I was asked to write about something sentimental; something I love.
How difficult and how challenging: to write about an object which means the world to me and absolutely nothing to you. I wonder if I can, and why I might want to.
So you learn to see the said object through my eyes? That is impossible, given we don’t share the same experiences and memories of it, no matter how frequently and eloquently I might relate them to you.
So you might cherish it when I am gone? It’s a lovely thought, but consider how many much-loved personal treasures have been consigned to dustbins and charity shops on the passing away of their owner/admirer?
So you might understand a little more about me? Yes, I rather think it is this which would be most motivating. The modest amongst us might be loath to admit it, but this extension into perpetuity is what makes many otherwise sensible souls strive for remembrance, to make a difference – to make their mark. But, only memories of the very special and unique survive the loss of all those who personally knew them.
Instead, I’ll leave behind some possessions that others will wish to keep, and others that they would prefer to remove from the face of the earth, given the chance. And that’s fair enough because even I can’t explain why I choose to keep what I keep and why I am unafraid, even keen, to lose others.
But this task of writing about a sentimental object is difficult: just a little.
Either my valued object is cumbersome (a wall hanging I created using only found and gifted objects, for example), or my valued object is alive (my living room weeping fig ‘tree’, my children, my dog, my dad).
Perhaps it is cute/sweet/pretty/useful but means little. I’m attached to it without being sentimentally involved.
Conversely, the object may be small and inconsequential be swarming with personal memories.
And the objects I’ve placed in that latter group have a meaning outside their own existence. And, this is the point I’m trying to make, their meaning may often also be outside anyone else’s understanding.
Or they may be too personal to share with others and to describe in words rather than feelings.
Do I bring to you the umbilical cord of my children, still clamped? Do I bring a photo of my mum? I don’t.
I wonder. Perhaps the objects I’d be most comfortable writing about in this way (with affection but without damaging nostalgia), would be those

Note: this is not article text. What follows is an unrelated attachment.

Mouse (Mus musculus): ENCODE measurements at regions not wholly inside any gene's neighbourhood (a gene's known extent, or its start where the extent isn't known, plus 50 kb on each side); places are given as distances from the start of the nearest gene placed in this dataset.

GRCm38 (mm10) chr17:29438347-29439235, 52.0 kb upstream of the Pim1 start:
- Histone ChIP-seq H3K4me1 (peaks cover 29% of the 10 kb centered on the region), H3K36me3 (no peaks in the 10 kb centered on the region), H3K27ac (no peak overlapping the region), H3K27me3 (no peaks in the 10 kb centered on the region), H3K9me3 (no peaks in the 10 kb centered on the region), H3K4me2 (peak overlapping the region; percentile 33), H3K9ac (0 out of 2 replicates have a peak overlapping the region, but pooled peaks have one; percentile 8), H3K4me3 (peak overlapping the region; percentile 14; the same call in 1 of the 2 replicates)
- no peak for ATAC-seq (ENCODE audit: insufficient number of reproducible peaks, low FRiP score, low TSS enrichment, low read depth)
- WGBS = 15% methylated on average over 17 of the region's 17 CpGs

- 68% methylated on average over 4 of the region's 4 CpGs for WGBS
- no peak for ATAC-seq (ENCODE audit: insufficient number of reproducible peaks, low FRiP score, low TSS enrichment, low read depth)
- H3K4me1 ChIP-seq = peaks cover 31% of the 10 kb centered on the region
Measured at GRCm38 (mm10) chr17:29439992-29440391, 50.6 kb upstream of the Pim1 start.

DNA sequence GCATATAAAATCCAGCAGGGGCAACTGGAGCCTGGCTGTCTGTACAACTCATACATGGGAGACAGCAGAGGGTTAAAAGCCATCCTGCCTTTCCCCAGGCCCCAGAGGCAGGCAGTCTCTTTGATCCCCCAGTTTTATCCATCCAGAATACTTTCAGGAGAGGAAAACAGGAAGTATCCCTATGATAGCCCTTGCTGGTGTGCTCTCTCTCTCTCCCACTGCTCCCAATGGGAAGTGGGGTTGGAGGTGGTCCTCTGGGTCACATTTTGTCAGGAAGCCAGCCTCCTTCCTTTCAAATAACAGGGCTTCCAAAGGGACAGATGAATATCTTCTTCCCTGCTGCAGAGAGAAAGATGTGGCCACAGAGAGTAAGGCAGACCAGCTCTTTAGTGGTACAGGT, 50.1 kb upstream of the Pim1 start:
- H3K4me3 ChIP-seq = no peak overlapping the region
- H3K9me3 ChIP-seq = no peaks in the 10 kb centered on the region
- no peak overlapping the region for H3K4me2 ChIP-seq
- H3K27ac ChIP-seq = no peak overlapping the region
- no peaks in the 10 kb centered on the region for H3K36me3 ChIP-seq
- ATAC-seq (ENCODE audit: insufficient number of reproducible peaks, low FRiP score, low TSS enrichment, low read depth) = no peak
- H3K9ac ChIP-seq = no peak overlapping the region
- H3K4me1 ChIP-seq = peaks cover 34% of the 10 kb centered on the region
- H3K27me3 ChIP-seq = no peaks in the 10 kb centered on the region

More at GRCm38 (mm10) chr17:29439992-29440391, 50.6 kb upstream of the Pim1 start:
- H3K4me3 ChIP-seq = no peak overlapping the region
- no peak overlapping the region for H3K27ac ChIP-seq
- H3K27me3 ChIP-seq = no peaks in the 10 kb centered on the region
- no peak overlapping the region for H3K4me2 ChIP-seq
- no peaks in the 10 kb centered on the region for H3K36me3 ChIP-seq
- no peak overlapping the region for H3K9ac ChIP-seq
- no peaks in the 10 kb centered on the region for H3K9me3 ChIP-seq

I like greatly (but don’t love), and those evoking only simple memories.
For instance, my otter. He cost £3.79 from a charity shop. I am not a huge fan of cuddly toys but the (very) occasional one does catch my eye (I own only four… another otter Valentine’s Day gift bearing the slogan “Otterly in Love with you,” a sweet little owl (a gift from my beloved daughter), and an enormous, lifelike white tiger, Tarzan, who lives on the spare bed in the loft). Soft toy number four is a countryside otter doorstop and, when I bought him, I walked round town with him perched on my hip as I might a 9 month old baby. No carrier bag for him.
I didn’t buy him because he was prestigious or would reflect well upon me, or because he was cute or because I collect otters, or cuddly toys. I bought him because he added something to my life from the second I met him. Yes, that’s kind of pathetic. But that’s the best I can do. I have brought my otter as my ‘sentimental’ object, despite the lack of long term relationship we share, and despite the fact there’s no pathos or nostalgia involved in the affection I hold towards him. I brought my otter because he makes me happy and I like to surround myself with items of colour, vitality and character. To me, he definitely has the latter. If an item isn’t of use and if it isn’t of pleasing countenance, then it has no place in our lives. I paraphrase William Morris (badly).
My otter pleases me. So here he stays. That is all!